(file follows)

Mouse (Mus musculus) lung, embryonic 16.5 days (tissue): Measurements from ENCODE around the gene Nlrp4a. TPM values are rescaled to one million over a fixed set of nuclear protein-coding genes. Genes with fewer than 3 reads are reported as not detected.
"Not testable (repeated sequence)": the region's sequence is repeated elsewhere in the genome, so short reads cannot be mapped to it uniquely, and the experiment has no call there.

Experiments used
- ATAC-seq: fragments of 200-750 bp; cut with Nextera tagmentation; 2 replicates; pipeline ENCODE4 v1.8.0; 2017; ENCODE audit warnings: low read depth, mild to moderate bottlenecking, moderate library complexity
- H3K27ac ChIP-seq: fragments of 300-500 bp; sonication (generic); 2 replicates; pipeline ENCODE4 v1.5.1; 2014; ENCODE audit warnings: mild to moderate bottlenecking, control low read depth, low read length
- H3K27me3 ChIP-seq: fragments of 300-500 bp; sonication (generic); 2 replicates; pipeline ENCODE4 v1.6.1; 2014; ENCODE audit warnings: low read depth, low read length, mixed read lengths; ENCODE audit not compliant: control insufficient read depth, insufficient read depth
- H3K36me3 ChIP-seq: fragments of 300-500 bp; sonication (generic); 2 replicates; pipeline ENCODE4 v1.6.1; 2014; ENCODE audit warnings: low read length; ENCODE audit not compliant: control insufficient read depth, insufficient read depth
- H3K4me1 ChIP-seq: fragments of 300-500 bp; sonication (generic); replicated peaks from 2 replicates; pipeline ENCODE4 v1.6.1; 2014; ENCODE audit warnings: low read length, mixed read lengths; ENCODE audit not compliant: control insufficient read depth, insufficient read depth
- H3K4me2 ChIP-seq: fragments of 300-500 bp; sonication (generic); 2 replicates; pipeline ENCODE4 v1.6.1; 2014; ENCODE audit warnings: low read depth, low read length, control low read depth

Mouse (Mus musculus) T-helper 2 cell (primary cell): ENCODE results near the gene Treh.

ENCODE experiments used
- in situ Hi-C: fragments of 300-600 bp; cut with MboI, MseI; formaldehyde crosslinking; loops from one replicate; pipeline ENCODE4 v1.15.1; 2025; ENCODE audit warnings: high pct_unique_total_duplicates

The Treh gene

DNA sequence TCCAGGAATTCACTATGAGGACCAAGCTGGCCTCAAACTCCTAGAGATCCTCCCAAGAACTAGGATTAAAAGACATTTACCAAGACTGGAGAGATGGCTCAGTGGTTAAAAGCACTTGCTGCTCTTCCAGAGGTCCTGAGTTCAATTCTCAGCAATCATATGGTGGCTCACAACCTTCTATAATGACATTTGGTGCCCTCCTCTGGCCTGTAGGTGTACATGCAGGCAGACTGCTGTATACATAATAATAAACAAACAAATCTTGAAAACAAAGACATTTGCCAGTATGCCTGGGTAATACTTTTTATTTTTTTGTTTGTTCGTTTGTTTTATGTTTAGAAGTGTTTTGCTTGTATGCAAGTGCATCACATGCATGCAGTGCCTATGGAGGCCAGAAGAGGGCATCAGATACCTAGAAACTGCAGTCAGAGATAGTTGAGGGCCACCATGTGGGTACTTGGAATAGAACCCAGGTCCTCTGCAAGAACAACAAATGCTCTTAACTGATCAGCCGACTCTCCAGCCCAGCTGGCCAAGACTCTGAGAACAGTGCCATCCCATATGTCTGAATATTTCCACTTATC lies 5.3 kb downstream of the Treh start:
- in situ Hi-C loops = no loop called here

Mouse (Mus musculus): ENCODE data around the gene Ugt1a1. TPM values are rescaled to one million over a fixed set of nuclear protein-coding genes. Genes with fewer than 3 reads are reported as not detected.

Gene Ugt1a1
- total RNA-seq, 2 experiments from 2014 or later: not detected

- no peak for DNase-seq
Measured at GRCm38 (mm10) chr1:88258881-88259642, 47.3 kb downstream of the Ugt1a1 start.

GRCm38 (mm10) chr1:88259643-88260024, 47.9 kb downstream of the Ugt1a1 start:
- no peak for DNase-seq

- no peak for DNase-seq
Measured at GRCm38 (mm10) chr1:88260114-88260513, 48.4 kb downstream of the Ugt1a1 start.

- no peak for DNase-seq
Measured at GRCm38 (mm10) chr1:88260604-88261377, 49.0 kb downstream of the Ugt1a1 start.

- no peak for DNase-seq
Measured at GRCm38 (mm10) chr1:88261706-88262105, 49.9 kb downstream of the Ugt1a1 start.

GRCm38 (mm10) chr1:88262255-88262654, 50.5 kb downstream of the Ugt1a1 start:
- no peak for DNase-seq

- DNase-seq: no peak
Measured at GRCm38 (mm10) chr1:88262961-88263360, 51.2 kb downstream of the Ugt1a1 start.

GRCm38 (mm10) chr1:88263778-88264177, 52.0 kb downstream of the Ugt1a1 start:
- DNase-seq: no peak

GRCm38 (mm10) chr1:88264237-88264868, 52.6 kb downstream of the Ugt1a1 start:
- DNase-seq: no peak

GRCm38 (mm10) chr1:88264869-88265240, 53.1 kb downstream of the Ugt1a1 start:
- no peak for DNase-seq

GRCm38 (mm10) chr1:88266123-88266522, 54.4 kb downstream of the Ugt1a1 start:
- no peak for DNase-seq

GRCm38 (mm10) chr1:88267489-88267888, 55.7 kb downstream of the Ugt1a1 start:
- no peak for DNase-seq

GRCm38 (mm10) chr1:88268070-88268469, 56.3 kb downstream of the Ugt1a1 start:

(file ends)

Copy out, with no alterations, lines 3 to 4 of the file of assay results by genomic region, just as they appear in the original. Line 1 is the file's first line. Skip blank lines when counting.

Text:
Experiments used
- ATAC-seq: fragments of 200-750 bp; cut with Nextera tagmentation; 2 replicates; pipeline ENCODE4 v1.8.0; 2017; ENCODE audit warnings: low read depth, mild to moderate bottlenecking, moderate library complexity